Dubai: British horse racing has received a massive boost with news that the 2020 flat season will resume from the first week of June, with the staging of the 1,000 and 2,000 Guineas (Group 1), the first Classics of the calendar.
Following the latest provisional programme recommended by the British Horseracing Authority (BHA), Royal Ascot is scheduled to take place in its usual slot between June 16 and 20.
However, there is likely to be several adjustments to the order and number of races at the five-day annual highlight of the British cultural calendar.
The Epsom Derby, the country’s most famous and richest race with prize money of 1.6 million will be held on July 4 at the world-famous Epsom Downs in Surrey.
Epsom is currently working with the local police and other authorities to firm up the procedures that include the fencing around the venue’s perimeter.
As with all the forthcoming race meetings across the UK, the races will be held behind closed doors, in line with ongoing government instructions, following the COVID-19 crisis.
Normal public access to racecourse land will be strictly forbidden for 24 hours.
Deli Bushell, CEO of the Jockey Club group which owns the facility together with 14 other racecourses in Britain, welcomed the positive news.
“We are working hard on a practical and deliverable plan to stage the 2020 Investec Derby and Investec Oaks at their traditional home, without a crowd and once racing is approved to resume by government,” she said in the Racing Post.
“I’d like to express my sincere thanks to the Epsom and Walton Downs Conservators (who manage Epsom Racecourse) for their backing today.
“These two Classics play a vital role in the thoroughbred racing and breeding industries, so it’s of great importance for them to be able to go ahead during this difficult period.
“Our teams now look forward to working with the British Horse racing Authority and local authorities to bring our plan to life.”
The Coral-Eclipse Stakes at Sandown Park, one of the major summer highlights which has been won by the likes of Enable, Sea The Stars, Daylami and Halling (twice), will be held on July 5.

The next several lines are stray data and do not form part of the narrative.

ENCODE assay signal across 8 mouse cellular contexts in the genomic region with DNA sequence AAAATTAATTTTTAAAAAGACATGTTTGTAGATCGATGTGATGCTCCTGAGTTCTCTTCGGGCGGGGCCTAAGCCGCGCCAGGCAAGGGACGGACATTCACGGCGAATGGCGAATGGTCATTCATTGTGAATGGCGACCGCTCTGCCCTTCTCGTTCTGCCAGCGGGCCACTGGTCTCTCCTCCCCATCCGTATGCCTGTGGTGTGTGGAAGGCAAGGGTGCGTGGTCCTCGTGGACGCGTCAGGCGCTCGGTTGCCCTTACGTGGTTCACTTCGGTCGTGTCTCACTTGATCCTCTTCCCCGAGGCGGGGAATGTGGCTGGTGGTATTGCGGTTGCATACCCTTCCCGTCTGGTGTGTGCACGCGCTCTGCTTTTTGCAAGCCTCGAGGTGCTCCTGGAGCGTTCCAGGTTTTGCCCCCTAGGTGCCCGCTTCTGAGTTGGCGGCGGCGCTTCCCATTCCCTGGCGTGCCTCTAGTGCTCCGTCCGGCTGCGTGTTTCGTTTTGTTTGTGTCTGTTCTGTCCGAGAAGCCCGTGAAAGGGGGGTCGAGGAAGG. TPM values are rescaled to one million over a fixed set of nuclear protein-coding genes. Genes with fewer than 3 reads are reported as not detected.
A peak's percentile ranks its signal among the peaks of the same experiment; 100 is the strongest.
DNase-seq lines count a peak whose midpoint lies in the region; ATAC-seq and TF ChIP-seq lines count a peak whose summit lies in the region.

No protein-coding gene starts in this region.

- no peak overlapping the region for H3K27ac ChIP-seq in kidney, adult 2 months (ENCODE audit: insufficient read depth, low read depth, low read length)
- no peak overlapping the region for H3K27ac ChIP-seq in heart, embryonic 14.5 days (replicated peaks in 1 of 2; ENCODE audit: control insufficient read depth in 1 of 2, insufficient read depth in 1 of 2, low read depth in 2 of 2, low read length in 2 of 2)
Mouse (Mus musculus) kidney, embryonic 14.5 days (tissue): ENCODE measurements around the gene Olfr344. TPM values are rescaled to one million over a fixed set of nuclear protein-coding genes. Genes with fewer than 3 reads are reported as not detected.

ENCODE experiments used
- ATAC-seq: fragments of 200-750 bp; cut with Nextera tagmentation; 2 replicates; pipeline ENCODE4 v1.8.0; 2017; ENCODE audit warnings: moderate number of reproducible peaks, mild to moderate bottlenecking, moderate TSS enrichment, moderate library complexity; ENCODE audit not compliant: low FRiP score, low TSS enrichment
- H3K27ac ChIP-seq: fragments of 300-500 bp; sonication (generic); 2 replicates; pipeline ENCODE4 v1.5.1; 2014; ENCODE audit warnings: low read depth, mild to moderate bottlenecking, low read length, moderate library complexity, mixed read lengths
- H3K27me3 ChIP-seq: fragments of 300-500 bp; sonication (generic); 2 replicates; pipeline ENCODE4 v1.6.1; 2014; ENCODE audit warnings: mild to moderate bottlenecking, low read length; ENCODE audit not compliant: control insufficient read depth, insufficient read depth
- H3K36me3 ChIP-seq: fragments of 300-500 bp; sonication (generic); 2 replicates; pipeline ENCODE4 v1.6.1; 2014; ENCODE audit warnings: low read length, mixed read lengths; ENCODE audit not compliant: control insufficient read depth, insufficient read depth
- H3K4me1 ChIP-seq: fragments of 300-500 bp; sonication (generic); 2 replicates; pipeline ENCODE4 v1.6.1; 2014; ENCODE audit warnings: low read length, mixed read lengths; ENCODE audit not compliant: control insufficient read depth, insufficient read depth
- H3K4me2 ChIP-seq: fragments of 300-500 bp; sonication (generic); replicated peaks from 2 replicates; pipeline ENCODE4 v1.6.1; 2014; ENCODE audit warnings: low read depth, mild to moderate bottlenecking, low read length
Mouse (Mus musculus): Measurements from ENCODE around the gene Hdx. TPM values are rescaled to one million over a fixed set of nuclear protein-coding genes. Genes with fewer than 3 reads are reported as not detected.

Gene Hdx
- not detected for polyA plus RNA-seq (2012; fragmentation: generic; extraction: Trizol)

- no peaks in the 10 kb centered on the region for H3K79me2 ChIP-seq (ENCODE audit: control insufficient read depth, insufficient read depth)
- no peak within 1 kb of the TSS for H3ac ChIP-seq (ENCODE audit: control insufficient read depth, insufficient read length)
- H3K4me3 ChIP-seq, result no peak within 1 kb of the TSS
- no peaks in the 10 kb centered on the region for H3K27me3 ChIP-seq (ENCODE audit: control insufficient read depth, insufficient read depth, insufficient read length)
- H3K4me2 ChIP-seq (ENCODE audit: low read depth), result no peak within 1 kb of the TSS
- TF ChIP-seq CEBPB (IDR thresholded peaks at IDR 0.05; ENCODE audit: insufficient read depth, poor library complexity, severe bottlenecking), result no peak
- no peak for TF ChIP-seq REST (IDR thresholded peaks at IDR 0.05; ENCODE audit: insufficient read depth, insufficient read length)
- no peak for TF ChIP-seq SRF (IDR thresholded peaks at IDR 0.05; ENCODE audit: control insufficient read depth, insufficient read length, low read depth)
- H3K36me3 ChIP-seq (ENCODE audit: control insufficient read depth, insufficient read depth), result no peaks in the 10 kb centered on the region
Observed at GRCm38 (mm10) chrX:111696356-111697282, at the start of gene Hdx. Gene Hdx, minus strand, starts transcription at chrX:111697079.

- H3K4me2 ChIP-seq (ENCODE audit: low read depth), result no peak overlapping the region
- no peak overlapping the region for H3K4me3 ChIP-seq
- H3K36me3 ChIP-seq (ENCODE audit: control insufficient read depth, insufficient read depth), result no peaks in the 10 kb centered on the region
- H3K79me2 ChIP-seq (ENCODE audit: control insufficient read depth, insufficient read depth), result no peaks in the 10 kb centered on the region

Traditionally a contest where the three-year-olds get one of their first chances to test themselves against the older generation, this year’s renewal will be only open to four-year-olds and above.
Commenting on the revised schedule of the British racing calendar, Nick Smith, director of racing and public affairs at Ascot commented: “The important thing is that the race planning around Royal Ascot reflects the unusual circumstances in which it’s going to be run.
“We must be mindful of the wider public health situation in June but we should still plan to go ahead and put together a Pattern that reflects the requirements of those involved in the sport. It will be different but will still absolutely be recognisable as Royal Ascot.
“With the Guineas much closer to the meeting than normal we’ll have to work out how that affects our three-year-old races and it’s obviously not an ideal situation preparing juveniles for Royal Ascot.
“Ordinarily you’d have considerably more time but those two-year-old races will be run and clearly they won’t attract the number of experienced horses as normal. Alongside the Pattern races it’s really important to develop a programme for as many juveniles as possible to get to Royal Ascot with some experience under their belts.”